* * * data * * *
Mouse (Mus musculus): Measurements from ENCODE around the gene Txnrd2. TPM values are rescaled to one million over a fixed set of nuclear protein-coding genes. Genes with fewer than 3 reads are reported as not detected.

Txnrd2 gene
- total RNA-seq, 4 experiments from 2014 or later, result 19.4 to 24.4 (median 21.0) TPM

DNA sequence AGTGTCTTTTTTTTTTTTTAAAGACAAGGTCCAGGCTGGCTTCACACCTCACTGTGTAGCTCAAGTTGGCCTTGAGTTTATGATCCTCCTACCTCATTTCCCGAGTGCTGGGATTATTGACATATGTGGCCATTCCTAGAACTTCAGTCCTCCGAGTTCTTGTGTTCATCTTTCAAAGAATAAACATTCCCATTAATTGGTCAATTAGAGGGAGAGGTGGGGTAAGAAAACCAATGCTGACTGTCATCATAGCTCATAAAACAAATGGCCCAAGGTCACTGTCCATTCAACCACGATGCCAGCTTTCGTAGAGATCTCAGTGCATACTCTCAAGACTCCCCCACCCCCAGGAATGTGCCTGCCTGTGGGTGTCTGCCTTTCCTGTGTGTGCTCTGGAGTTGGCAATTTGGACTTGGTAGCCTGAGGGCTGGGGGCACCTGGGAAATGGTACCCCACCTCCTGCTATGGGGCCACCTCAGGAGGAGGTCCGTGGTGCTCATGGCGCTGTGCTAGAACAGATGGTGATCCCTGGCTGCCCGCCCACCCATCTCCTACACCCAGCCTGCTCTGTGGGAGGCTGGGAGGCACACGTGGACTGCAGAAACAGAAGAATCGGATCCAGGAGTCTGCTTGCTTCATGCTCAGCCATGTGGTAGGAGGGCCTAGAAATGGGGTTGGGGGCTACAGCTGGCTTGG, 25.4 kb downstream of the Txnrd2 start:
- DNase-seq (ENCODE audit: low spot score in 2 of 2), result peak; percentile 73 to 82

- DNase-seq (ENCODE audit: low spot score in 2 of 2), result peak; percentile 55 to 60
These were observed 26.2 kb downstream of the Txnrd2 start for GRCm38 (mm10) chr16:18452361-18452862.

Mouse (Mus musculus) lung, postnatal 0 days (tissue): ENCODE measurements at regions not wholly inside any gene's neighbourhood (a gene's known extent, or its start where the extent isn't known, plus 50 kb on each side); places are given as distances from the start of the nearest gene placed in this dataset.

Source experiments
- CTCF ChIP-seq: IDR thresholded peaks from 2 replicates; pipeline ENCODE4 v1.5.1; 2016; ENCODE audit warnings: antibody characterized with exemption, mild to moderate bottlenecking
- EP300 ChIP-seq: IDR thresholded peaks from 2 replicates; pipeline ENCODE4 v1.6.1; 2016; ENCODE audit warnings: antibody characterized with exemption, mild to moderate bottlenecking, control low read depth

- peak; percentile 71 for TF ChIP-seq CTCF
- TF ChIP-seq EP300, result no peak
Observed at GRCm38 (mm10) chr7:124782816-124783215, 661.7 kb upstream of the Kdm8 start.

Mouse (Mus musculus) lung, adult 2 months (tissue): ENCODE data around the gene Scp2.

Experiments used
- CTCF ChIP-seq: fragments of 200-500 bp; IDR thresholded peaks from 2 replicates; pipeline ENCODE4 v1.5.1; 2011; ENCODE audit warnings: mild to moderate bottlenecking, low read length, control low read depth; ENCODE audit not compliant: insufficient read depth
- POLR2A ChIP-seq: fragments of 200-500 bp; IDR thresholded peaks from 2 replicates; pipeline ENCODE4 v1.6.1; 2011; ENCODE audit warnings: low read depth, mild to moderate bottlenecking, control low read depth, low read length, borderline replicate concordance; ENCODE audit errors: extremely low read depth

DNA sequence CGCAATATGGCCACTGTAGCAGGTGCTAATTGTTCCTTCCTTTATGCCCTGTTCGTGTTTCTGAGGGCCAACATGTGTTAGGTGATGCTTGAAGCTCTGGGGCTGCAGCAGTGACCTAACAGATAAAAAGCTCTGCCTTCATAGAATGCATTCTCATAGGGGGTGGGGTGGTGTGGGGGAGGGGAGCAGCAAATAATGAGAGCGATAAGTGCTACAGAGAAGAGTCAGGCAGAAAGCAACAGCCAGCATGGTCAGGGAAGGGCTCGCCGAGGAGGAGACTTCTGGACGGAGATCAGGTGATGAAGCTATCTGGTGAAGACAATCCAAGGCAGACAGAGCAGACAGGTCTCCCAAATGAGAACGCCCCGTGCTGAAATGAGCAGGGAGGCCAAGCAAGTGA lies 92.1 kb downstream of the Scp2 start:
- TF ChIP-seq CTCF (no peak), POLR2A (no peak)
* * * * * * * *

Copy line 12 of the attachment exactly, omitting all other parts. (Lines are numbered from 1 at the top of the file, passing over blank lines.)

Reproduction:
- peak; percentile 71 for TF ChIP-seq CTCF